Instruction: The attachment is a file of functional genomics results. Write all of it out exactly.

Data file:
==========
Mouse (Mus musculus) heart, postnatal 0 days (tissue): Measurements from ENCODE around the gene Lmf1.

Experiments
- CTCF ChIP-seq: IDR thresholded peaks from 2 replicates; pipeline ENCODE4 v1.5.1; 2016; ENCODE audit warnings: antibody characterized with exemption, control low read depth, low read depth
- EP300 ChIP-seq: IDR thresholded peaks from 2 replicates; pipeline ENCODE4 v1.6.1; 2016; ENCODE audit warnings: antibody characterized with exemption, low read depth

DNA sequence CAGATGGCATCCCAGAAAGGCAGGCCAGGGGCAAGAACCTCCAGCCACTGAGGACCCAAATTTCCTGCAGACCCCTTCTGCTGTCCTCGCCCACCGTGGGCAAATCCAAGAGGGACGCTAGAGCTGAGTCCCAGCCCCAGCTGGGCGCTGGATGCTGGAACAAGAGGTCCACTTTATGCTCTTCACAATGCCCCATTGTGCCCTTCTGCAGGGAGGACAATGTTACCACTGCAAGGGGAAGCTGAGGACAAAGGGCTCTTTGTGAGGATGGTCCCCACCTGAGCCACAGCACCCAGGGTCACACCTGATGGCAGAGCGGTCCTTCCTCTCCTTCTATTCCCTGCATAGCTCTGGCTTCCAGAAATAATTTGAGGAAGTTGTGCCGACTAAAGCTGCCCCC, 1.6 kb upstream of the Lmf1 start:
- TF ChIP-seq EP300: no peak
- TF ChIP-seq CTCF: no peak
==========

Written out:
Mouse (Mus musculus) heart, postnatal 0 days (tissue): Measurements from ENCODE around the gene Lmf1.

Experiments
- CTCF ChIP-seq: IDR thresholded peaks from 2 replicates; pipeline ENCODE4 v1.5.1; 2016; ENCODE audit warnings: antibody characterized with exemption, control low read depth, low read depth
- EP300 ChIP-seq: IDR thresholded peaks from 2 replicates; pipeline ENCODE4 v1.6.1; 2016; ENCODE audit warnings: antibody characterized with exemption, low read depth

DNA sequence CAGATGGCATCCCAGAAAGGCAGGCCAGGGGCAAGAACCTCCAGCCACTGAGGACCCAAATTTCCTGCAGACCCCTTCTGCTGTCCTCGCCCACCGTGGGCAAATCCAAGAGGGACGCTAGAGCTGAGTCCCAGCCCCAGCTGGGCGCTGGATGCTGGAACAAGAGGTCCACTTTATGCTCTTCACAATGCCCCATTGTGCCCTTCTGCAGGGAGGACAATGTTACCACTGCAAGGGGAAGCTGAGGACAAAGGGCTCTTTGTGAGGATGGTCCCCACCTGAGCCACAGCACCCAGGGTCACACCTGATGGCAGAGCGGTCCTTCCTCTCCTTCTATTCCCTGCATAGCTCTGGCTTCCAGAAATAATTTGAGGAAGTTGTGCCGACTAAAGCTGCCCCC, 1.6 kb upstream of the Lmf1 start:
- TF ChIP-seq EP300: no peak
- TF ChIP-seq CTCF: no peak